A la pointe de la découverte, de l’instant où pour les premiers navigateurs une nouvelle terre fut en vue à celui où ils mirent le pied sur la côte, de l’instant où tel savant put se convaincre qu’il venait d’être témoin d’un phénomène jusqu’à lui inconnu à celui où il commença à mesurer la portée de son observation, tout sentiment de durée aboli dans l’enivrement de la chance, un très fin pinceau de feu dégage ou parfait comme rien autre le sens de la vie. – André Breton, 1934
(At the point of discovery — from the moment when a new land comes into the field of vision for a group of explorers to that when their feet first touch the shore — from the moment when a certain savant convinces herself that she’s observed a previously unknown phenomenon to that when she begins to measure her observation’s significance — the intoxication of luck abolishing all notions of time, a very thin paintbrush* unlocks, or perfects, like nothing else, the meaning of life.)
I have a few blog post ideas brewing but had lost my weekly writing momentum in the process of moving from New York City to Toronto for my new role at integrate.ai. It’s incredible how quickly a habit atrophies: the little monkey procrastinator** in my mind has found many reasons to dissuade me from writing these past two weeks. I already feel my mind intaking the world differently, without the same synthetic gumption. Anxiety creeps in. Enter Act of Will stage left, sauntering or skipping or prancing or curtseying or however you’d like to imagine her. A bias towards action, yes, yes indeed, and all those little procrastination monkeys will dissipate like tomorrow’s bug bites, smeared with pink calamine lotion bought on sale at Shoppers Drug Mart.
But what to write about? That is (always) the question.
Enter Associative Memory stage right. It’s 8:22 am. I’m on a run. Fog partially conceals CN tower. A swans stretches her neck to bite little nearby ducks as the lady with her ragged curly hair — your hair at 60 dear Kathryn — chuckles in delight, arms akimbo and crumbs askance, by the docks on the shore. The Asian rowers don rainbow windbreakers, lined up in a row like the refracted waves of a prism (seriously!). What do I write about? Am I ready to write about quantum computing and Georg Cantor (god not yet!), about why so many people reject consequentialist ethics for AI (closer, and Weber must be able to help), about the talk I recently gave defining AI, ML, Deep Learning, and NLP (I could do this today but the little monkey is still too powerful at the moment), about the pesky health issues I’m struggling with at the moment (too personal for prime time, and I’ll simply never be that kind of blogger)? About the move? About the massive changes in my life? About how emotionally charged it can be to start again, to start again how many times, to reinvent myself again, in this lifestyle I can’t help but adopt as I can’t help but be the self I reinforce through my choices, year after year, choices, I hope, oriented to further the exploration into the meaning of life?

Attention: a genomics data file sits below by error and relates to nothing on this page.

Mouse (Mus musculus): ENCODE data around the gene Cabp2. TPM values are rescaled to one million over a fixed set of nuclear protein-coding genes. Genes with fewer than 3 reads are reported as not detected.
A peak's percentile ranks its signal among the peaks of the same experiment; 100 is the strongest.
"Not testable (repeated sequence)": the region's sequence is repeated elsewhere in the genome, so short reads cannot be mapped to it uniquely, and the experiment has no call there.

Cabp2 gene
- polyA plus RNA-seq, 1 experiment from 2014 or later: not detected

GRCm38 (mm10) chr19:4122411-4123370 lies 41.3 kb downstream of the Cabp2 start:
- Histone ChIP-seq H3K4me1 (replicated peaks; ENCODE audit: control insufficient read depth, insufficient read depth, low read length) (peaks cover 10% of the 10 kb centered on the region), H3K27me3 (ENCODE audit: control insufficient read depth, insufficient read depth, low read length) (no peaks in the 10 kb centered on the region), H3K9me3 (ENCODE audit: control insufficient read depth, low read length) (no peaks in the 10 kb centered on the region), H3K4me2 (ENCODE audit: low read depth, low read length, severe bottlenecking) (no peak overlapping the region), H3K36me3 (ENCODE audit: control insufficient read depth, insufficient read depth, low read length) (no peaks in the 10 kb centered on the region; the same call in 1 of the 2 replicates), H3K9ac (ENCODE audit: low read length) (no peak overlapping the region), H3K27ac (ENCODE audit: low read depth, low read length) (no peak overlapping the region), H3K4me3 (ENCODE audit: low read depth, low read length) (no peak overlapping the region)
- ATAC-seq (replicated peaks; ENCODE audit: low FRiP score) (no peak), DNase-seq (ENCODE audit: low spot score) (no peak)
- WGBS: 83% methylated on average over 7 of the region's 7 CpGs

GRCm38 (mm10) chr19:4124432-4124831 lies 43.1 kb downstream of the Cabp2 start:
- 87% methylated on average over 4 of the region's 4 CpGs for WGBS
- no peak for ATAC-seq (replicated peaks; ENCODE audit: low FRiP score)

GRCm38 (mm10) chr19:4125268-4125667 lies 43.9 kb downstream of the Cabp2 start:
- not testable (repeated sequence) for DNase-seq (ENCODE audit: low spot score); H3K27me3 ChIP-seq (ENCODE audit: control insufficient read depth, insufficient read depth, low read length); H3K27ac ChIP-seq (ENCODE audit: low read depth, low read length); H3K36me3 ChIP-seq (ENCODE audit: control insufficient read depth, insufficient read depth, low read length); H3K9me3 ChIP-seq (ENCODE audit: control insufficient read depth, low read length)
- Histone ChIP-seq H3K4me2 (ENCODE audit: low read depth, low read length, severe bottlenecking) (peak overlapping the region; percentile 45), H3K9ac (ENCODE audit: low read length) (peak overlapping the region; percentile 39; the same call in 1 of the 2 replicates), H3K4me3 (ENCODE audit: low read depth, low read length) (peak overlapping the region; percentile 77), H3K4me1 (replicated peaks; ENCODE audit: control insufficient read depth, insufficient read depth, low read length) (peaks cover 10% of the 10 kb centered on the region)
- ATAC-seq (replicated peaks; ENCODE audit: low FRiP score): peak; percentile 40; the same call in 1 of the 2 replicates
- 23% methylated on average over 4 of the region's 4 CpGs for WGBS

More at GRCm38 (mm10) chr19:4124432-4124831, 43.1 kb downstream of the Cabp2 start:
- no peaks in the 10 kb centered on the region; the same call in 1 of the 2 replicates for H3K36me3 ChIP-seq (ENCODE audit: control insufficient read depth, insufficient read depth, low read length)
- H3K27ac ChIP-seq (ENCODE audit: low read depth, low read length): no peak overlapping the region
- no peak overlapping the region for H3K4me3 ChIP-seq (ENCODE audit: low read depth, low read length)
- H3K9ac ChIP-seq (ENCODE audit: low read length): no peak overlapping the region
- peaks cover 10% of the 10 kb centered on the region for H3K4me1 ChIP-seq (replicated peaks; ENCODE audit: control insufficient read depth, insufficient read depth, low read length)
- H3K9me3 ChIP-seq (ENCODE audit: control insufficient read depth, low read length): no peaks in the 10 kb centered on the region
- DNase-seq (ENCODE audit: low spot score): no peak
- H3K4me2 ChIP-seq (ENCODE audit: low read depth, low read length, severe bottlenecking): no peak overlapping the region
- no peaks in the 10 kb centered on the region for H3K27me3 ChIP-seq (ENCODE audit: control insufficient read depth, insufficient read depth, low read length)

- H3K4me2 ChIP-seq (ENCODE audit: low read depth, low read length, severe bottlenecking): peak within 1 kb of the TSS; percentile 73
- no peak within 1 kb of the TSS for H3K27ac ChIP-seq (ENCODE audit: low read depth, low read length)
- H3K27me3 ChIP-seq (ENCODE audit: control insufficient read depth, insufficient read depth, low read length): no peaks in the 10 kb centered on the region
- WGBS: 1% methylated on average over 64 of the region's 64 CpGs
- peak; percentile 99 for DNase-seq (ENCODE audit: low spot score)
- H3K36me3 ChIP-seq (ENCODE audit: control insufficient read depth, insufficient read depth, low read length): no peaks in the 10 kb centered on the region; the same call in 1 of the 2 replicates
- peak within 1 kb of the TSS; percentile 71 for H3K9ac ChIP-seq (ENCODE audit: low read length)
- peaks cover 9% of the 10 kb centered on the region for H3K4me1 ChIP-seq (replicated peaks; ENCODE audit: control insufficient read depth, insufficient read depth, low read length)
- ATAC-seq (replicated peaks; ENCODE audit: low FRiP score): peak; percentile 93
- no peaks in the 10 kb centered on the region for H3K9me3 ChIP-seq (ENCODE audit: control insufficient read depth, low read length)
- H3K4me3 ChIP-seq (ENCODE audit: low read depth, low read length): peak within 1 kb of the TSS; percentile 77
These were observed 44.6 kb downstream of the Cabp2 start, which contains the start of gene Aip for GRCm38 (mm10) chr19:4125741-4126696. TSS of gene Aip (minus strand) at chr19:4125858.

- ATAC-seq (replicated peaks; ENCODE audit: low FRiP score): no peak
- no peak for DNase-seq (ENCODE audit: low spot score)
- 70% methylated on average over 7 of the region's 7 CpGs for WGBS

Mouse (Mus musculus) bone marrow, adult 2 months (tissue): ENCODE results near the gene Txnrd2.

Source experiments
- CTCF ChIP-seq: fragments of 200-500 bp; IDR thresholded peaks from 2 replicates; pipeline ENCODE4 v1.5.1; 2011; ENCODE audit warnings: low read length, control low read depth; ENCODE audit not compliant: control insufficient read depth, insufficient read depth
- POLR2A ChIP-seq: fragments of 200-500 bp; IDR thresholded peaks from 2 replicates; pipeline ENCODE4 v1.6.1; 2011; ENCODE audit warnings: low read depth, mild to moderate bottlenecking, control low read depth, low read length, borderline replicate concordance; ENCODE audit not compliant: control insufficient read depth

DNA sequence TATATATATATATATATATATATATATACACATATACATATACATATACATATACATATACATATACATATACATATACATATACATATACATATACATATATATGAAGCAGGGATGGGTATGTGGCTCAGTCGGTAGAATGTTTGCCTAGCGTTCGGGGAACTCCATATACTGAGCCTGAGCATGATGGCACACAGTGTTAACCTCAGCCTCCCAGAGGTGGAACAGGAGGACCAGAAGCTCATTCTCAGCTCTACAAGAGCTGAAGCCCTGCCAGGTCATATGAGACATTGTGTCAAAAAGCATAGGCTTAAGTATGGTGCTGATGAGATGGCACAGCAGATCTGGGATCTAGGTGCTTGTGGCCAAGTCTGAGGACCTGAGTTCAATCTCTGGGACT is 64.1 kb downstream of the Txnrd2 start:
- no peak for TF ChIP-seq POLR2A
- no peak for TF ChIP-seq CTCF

Associative Memory got a bit sidetracked by the ever loquacious Stream of Consciousness. Please do return!
Enter Associative Memory stage right. It’s 8:22 am. I’m on a run. Fog partially conceals CN tower. Searching for something to write about. Well, what about drawing upon the objet trouvé technique the ever-inspiring Barbara Maria Stafford taught us in Art History 101 at the University of Chicago? According to Wikipedia, objet trouvé refers to “art created from undisguised, but often modified, objects or products that are not normally considered materials from which art is made, often because they already have a non-art function.”*** Think Marcel Duchamp’s ready-made objects, which I featured in a previous post and will feature again here.